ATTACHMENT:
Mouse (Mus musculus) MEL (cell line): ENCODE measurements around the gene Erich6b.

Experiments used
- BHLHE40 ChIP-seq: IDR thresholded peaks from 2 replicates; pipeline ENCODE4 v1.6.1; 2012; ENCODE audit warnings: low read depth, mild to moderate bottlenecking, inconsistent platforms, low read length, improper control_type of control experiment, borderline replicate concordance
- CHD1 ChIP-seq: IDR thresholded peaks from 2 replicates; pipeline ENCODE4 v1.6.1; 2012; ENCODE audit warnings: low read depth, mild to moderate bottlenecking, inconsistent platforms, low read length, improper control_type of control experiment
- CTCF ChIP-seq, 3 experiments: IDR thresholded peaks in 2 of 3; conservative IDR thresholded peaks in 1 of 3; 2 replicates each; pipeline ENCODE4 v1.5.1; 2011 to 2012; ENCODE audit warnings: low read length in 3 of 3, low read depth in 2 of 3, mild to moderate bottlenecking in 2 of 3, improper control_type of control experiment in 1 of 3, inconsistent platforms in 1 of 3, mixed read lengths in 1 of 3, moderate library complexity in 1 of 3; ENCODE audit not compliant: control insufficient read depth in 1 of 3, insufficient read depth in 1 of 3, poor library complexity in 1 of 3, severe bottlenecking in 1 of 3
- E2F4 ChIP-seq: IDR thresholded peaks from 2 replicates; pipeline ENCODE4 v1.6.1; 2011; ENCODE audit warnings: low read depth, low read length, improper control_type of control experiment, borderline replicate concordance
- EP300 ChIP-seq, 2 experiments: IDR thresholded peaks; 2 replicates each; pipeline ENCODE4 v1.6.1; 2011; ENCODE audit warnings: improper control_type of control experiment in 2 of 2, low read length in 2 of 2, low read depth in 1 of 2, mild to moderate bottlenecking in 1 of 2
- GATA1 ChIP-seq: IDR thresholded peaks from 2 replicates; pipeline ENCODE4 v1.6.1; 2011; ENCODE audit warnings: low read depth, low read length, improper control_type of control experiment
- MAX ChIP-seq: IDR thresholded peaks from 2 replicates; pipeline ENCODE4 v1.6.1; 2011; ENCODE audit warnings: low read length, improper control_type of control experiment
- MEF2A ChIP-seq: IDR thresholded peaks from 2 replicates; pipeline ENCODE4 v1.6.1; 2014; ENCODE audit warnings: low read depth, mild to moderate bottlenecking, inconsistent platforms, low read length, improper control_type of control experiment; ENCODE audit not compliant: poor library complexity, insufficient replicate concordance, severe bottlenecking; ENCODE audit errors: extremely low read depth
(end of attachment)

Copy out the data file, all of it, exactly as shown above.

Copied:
Mouse (Mus musculus) MEL (cell line): ENCODE measurements around the gene Erich6b.

Experiments used
- BHLHE40 ChIP-seq: IDR thresholded peaks from 2 replicates; pipeline ENCODE4 v1.6.1; 2012; ENCODE audit warnings: low read depth, mild to moderate bottlenecking, inconsistent platforms, low read length, improper control_type of control experiment, borderline replicate concordance
- CHD1 ChIP-seq: IDR thresholded peaks from 2 replicates; pipeline ENCODE4 v1.6.1; 2012; ENCODE audit warnings: low read depth, mild to moderate bottlenecking, inconsistent platforms, low read length, improper control_type of control experiment
- CTCF ChIP-seq, 3 experiments: IDR thresholded peaks in 2 of 3; conservative IDR thresholded peaks in 1 of 3; 2 replicates each; pipeline ENCODE4 v1.5.1; 2011 to 2012; ENCODE audit warnings: low read length in 3 of 3, low read depth in 2 of 3, mild to moderate bottlenecking in 2 of 3, improper control_type of control experiment in 1 of 3, inconsistent platforms in 1 of 3, mixed read lengths in 1 of 3, moderate library complexity in 1 of 3; ENCODE audit not compliant: control insufficient read depth in 1 of 3, insufficient read depth in 1 of 3, poor library complexity in 1 of 3, severe bottlenecking in 1 of 3
- E2F4 ChIP-seq: IDR thresholded peaks from 2 replicates; pipeline ENCODE4 v1.6.1; 2011; ENCODE audit warnings: low read depth, low read length, improper control_type of control experiment, borderline replicate concordance
- EP300 ChIP-seq, 2 experiments: IDR thresholded peaks; 2 replicates each; pipeline ENCODE4 v1.6.1; 2011; ENCODE audit warnings: improper control_type of control experiment in 2 of 2, low read length in 2 of 2, low read depth in 1 of 2, mild to moderate bottlenecking in 1 of 2
- GATA1 ChIP-seq: IDR thresholded peaks from 2 replicates; pipeline ENCODE4 v1.6.1; 2011; ENCODE audit warnings: low read depth, low read length, improper control_type of control experiment
- MAX ChIP-seq: IDR thresholded peaks from 2 replicates; pipeline ENCODE4 v1.6.1; 2011; ENCODE audit warnings: low read length, improper control_type of control experiment
- MEF2A ChIP-seq: IDR thresholded peaks from 2 replicates; pipeline ENCODE4 v1.6.1; 2014; ENCODE audit warnings: low read depth, mild to moderate bottlenecking, inconsistent platforms, low read length, improper control_type of control experiment; ENCODE audit not compliant: poor library complexity, insufficient replicate concordance, severe bottlenecking; ENCODE audit errors: extremely low read depth